Hello all!  We are about to begin modifying our house to make it handicapped accessible.  We would love any advice/suggestions from you!  What do we need to have in our home to make Kevin's life (and our life) easier, better, etc.? 

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Hi,
I do not have any firsthand experience, but I was actually just in touch with our local MDA last week asking the same type of question. They gave me a list of local resources, as well as the ones below that may be some help to you. I too would love to hear advice from those who have completed these types of modifications. Best of luck to you!

The Center for Universal Design and NC State University
The Center for Universal Design (CUD) is a national information, technical assistance, and research center that evaluates, develops, and promotes accessible and universal design in housing, commercial and public facilities, outdoor environments, and products. Our mission is to improve environments and products through design innovation, research, education and design assistance. The site includes resources and accessible house plans.
www.design.ncsu.edu/cud

Publications:
Accessible Home Design: Architectural Solutions for the Wheelchair User by Thomas D. Davies Jr. and Carol Peredo Lopez
Can be purchased at www.amazon.com.

A House for All Children, Planning A Supportive Home Environment for Children with Disabilities. This publication was created by the Center for Architecture and Building Science Research at the New Jersey Institute of Technology. It can be ordered online at http://www.ahouseforallchildren.njit.edu/book.htm or by calling 973-596-3097.

Universal Design for the Home: Great Looking, Great Living Design for All Ages, Abilities, and Circumstances by Wendy A. Jordan
Can be purchased at www.amazon.com

Universal Design Ideas for Style, Comfort & Safety by RSMeans and Lexicon Consulting, Inc.
Can be purchased at www.amazon.com
How about a "changing table" in his bathroom? I was given this idea by a lady whose son had CP. She said that when she transferred him out of the bath or rolled him out of the shower, a table in the bathroom was the ideal place for drying him off and for dressing. Otherwise you have to also dry off whatever you are using to transfer and roll it through his bedroom. You might also have to dry him and change him on his own bed which you might not want to get wet. Also, you may want an alternative heating source in his bathroom, as the boys will get colder easier. We went with an in floor heating system - not because he'll walk on it - but the heat will radiate upwards. We also put blocking in our ceiling to give us the option to install a ceiling track that would help transfer from his bed and go through his bathroom stopping at the changing table, toilet, and finally, the bathtub. A local disability company advised us what to do to prepare for the ceiling track. We installed a whirlpool tub and also a roll in shower. In our garage, we are installing a 9 ft. door because we have a large family and will probably end up with a conversion van with a popped top. We also left lots of room on the right side of the garage for easy drop off with the van lift. We are installing rocker switches for light switches at a dropped height and raised the height of our outlets. In our son's room, we are putting extra plugs everywhere, including his closet for battery charges. Also, include counter space and lots of storage space in bathroom for medical supplies, etc. We are putting in all hardwood floor and tile - no carpet. Our local high school has a trade school that builds a house every year in a joint cooperation with our city. This year they are building a zero step entry house for us for the cost of the materials and for the licensed contractors which bid on the project. Oh, and we purchased the land. We are ecstatic. We'll have wide hallways and 36 in . doors. And, we also had the electrician set up the wiring so we could hardwire a generator in the future. There's alot more advice out there. Check previous threads as they were HUGE is giving us ideas. One more thing, keep in mind that the ADA requirements are typically set for manual chairs. There are differences when you are talking about a heavy, taller, longer, power chair.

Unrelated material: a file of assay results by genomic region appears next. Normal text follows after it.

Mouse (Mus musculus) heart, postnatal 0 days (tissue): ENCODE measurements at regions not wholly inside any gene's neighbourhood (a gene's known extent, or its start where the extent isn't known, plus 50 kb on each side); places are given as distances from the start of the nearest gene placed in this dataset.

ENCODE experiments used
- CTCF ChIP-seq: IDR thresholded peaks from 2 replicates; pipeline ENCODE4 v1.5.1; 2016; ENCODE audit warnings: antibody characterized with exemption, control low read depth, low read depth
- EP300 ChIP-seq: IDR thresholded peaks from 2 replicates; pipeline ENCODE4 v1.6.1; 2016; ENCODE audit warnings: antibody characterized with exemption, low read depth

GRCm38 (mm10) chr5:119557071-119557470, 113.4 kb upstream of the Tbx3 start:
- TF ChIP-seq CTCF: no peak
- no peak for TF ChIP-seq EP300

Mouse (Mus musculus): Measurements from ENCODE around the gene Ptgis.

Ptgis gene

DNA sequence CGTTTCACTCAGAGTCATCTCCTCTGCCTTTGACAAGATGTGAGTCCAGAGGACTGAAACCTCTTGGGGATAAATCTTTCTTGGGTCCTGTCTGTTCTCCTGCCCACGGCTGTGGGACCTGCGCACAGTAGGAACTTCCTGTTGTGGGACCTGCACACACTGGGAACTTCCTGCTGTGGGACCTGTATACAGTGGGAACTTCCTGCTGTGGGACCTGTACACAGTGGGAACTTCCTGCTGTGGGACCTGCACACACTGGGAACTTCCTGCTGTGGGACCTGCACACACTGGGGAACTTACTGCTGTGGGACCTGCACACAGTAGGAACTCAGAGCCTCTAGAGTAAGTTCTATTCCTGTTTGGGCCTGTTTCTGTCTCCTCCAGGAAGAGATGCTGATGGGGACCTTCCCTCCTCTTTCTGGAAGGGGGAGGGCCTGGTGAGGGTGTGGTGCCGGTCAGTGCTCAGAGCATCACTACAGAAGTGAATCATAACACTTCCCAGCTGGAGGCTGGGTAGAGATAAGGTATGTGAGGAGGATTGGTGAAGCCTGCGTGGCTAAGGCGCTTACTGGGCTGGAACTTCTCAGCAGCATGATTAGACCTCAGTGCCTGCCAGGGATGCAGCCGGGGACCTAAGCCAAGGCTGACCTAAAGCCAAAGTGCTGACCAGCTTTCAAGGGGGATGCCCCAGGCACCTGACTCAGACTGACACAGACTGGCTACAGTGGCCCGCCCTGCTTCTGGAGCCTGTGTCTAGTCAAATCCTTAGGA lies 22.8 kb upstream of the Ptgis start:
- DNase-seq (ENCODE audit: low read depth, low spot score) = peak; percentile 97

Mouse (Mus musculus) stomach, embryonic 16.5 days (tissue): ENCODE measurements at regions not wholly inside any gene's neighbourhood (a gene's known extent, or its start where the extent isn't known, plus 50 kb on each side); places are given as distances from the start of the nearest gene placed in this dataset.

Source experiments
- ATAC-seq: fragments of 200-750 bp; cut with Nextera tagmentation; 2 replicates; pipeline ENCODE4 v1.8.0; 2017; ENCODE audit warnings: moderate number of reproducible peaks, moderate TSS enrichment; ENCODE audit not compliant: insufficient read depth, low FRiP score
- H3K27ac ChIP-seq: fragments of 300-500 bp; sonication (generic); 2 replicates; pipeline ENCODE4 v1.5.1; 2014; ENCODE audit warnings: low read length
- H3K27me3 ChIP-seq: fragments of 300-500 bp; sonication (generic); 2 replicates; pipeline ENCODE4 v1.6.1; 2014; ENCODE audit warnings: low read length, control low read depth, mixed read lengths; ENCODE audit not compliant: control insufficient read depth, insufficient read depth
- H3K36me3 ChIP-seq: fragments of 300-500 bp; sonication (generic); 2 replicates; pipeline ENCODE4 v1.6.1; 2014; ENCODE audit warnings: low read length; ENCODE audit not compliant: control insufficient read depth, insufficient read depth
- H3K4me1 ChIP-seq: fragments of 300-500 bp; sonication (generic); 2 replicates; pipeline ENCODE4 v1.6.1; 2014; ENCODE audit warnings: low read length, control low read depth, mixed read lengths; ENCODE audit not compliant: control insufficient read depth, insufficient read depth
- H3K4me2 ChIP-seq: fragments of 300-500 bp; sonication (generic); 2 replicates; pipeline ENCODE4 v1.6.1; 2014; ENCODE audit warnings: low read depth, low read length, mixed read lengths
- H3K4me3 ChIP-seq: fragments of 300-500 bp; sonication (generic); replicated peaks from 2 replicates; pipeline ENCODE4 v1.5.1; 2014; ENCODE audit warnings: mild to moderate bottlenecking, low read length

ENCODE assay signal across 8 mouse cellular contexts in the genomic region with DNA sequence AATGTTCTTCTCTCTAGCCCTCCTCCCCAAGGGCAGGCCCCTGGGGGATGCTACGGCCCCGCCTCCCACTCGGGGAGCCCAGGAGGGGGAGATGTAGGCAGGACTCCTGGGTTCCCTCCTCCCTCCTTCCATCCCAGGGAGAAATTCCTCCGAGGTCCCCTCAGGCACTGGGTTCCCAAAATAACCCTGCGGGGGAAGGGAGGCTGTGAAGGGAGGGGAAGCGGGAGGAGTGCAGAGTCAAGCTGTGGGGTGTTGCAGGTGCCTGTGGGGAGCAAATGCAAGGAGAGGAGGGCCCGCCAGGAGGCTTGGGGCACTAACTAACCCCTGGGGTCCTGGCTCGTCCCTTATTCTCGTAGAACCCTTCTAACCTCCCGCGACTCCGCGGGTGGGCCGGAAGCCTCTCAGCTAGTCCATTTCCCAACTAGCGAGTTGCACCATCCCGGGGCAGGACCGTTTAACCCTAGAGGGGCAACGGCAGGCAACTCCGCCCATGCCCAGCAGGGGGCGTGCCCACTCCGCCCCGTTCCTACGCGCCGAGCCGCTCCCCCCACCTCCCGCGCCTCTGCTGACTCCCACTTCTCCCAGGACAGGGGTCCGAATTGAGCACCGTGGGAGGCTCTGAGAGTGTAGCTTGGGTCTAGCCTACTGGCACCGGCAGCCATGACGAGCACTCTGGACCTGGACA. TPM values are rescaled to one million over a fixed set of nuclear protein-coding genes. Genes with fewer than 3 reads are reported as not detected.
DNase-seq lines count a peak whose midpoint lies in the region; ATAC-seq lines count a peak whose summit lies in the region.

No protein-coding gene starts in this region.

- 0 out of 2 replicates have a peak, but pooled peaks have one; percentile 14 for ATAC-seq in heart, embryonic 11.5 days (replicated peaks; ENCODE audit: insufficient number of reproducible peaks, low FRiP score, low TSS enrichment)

Hey Peter and Eileen,
We should talk again. We have our plans into the architect now. We can compare notes. It was good to see you at our open house fundraiser in our town. Thanks again for coming.

Patti and Gene Frank